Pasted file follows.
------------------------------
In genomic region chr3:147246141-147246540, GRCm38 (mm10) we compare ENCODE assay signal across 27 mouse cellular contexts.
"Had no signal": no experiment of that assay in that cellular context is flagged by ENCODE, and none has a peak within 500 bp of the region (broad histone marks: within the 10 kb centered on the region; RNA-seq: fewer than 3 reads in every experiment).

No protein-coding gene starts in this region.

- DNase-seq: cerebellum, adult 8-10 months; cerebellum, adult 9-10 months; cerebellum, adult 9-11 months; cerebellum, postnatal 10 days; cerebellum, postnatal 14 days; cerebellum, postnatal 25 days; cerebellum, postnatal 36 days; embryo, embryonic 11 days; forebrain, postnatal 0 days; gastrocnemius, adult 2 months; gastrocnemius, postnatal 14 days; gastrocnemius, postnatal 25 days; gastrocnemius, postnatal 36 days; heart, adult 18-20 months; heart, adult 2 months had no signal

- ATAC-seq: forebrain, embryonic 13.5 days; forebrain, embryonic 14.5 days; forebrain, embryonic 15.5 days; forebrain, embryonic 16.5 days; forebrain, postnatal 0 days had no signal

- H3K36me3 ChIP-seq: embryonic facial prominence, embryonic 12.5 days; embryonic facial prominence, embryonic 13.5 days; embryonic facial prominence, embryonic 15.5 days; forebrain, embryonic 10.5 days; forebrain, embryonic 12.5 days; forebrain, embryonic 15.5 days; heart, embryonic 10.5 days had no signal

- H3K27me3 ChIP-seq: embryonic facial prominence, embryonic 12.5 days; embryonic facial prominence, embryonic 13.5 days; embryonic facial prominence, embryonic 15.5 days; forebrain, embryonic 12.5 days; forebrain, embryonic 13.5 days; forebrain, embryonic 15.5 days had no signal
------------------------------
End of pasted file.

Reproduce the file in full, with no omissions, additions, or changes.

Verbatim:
In genomic region chr3:147246141-147246540, GRCm38 (mm10) we compare ENCODE assay signal across 27 mouse cellular contexts.
"Had no signal": no experiment of that assay in that cellular context is flagged by ENCODE, and none has a peak within 500 bp of the region (broad histone marks: within the 10 kb centered on the region; RNA-seq: fewer than 3 reads in every experiment).

No protein-coding gene starts in this region.

- DNase-seq: cerebellum, adult 8-10 months; cerebellum, adult 9-10 months; cerebellum, adult 9-11 months; cerebellum, postnatal 10 days; cerebellum, postnatal 14 days; cerebellum, postnatal 25 days; cerebellum, postnatal 36 days; embryo, embryonic 11 days; forebrain, postnatal 0 days; gastrocnemius, adult 2 months; gastrocnemius, postnatal 14 days; gastrocnemius, postnatal 25 days; gastrocnemius, postnatal 36 days; heart, adult 18-20 months; heart, adult 2 months had no signal

- ATAC-seq: forebrain, embryonic 13.5 days; forebrain, embryonic 14.5 days; forebrain, embryonic 15.5 days; forebrain, embryonic 16.5 days; forebrain, postnatal 0 days had no signal

- H3K36me3 ChIP-seq: embryonic facial prominence, embryonic 12.5 days; embryonic facial prominence, embryonic 13.5 days; embryonic facial prominence, embryonic 15.5 days; forebrain, embryonic 10.5 days; forebrain, embryonic 12.5 days; forebrain, embryonic 15.5 days; heart, embryonic 10.5 days had no signal

- H3K27me3 ChIP-seq: embryonic facial prominence, embryonic 12.5 days; embryonic facial prominence, embryonic 13.5 days; embryonic facial prominence, embryonic 15.5 days; forebrain, embryonic 12.5 days; forebrain, embryonic 13.5 days; forebrain, embryonic 15.5 days had no signal